Sunday, February 28, 1999 Published at 15:12 GMT
McRae success on Safari
Clouds of the dust as McRae drives to victory
Scotland's Colin McRae has won the Safari Rally in Kenya - a first triumph for the new Ford Focus car in only its third world championship event.
Stewards viewed video and other photographic evidence which showed he had assistance from local fans.
The decision means Didier Auriol and Toyota team-mate Carlos Sainz were both promoted to podium finishes in a result which opens up the battle for the world championship.
Makinen now leads Auriol by nine points with McRae and Sainz only three points further back.
McRae's victory comes just a month after the Focus was ruled illegal at Monte Carlo because of a water pump and follows retirement on the championship's Swedish second round.
This was Ford's first win on the African event for 22 years but McRae previously tasted victory two years ago in a Subaru.
'Toughest and hardest in the world'
"The first one was special because the Safari is regarded as the toughest and hardest in the world," said the delighted Scot.
"But this is equally so. To bring almost a brand new car to victory here is really incredible.
"Nobody expected us to win here this year, probably not even next year or the one after that."
McRae saw his 14-minute overnight lead cut by two minutes on each of the final days's three long stages.
But he was just protecting the Focus from a late mishap as he picked his way through the rock-laden roads in the foothills of Mount Kilimanjaro.
"This morning was nerve-wracking. I don't think I've ever been as nervous in a car going for a win as I was today," he admitted.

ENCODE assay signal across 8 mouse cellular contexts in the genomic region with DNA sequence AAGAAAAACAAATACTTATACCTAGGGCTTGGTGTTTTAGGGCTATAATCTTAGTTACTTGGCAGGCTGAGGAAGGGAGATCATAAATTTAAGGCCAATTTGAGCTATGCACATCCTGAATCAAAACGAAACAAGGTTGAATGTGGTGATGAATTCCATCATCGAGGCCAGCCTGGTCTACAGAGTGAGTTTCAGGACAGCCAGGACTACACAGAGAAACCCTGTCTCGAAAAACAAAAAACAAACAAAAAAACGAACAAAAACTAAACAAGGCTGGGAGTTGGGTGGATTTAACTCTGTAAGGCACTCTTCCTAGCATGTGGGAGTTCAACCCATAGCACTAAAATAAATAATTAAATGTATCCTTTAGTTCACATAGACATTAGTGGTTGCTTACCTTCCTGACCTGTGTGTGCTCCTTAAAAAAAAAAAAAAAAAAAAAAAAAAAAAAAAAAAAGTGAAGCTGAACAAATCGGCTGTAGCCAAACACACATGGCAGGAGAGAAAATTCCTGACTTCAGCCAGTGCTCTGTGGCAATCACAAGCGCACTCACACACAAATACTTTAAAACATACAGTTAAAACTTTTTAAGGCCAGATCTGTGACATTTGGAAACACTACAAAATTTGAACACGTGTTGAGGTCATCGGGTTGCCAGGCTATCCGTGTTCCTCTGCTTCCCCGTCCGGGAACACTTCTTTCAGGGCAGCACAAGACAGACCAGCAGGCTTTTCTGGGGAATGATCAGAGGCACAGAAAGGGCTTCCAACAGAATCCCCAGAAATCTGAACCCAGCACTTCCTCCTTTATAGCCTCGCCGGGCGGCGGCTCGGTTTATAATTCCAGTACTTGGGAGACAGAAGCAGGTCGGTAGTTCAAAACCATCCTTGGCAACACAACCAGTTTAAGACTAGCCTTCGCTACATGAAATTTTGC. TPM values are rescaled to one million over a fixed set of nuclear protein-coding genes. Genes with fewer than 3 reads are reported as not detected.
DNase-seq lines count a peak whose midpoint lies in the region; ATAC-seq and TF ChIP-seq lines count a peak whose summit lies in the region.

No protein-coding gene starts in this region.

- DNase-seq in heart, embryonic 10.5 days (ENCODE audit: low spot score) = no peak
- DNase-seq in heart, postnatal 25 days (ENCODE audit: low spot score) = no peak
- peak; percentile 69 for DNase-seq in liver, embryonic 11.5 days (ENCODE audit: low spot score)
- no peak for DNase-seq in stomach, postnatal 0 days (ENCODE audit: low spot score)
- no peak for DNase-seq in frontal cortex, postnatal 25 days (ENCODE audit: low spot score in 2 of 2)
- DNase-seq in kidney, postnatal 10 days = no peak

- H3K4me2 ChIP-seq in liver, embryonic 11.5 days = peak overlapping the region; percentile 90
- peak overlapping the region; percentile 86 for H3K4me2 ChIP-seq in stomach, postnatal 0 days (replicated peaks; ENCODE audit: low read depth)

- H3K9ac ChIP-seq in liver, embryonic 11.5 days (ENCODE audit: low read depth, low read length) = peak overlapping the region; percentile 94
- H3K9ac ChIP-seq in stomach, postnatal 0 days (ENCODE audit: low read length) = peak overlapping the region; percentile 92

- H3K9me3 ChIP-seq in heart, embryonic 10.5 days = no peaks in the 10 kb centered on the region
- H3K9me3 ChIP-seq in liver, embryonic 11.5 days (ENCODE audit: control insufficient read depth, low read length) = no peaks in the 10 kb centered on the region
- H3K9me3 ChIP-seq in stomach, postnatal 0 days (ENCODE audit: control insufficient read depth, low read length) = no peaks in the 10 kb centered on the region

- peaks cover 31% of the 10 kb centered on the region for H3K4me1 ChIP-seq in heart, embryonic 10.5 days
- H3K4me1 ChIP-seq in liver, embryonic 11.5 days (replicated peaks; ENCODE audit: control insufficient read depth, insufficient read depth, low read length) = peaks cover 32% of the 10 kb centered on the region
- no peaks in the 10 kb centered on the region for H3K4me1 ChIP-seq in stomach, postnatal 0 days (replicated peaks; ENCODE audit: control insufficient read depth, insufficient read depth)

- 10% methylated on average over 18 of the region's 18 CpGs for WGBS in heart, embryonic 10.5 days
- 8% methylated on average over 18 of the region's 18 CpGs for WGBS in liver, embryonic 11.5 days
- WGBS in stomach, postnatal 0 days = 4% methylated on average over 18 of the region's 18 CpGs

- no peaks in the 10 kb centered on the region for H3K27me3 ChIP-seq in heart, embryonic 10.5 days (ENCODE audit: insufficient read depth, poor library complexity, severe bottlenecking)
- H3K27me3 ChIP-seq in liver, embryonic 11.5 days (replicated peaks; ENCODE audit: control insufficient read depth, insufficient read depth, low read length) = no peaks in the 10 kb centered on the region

Millions paid back
The former world champion had vowed pre-season that he would deliver a rapid victory to repay his £6m salary.
He did not win a single stage in the rally, but added: "The Safari is always about judging your speed and pace, not going quick all the time.
"But this win proves that there was never any performance advantage in the water pump. There is still more potential in the car so it's looking good for the future."
Ford had double cause for celebration as Petter Solberg took fifth place.
He had replaced McRae's regular team-mate Thomas Radstrom who had to pull out of the Safari after breaking his leg falling down the steps of his hotel.
McRae had inherited the lead yesterday when fellow Briton Richard Burns was cruelly forced to retire with mechanical trouble having dominated the opening two days of the event.
Meanwhile Auriol celebrated being handed second place with a simple assessment of his efforts.
"I have never driven so fast in my life. We had a very nice car," said the Frenchman.
Result after appeal
1. Colin McRae, Britain, Ford, 8 hrs 41 mins 39 secs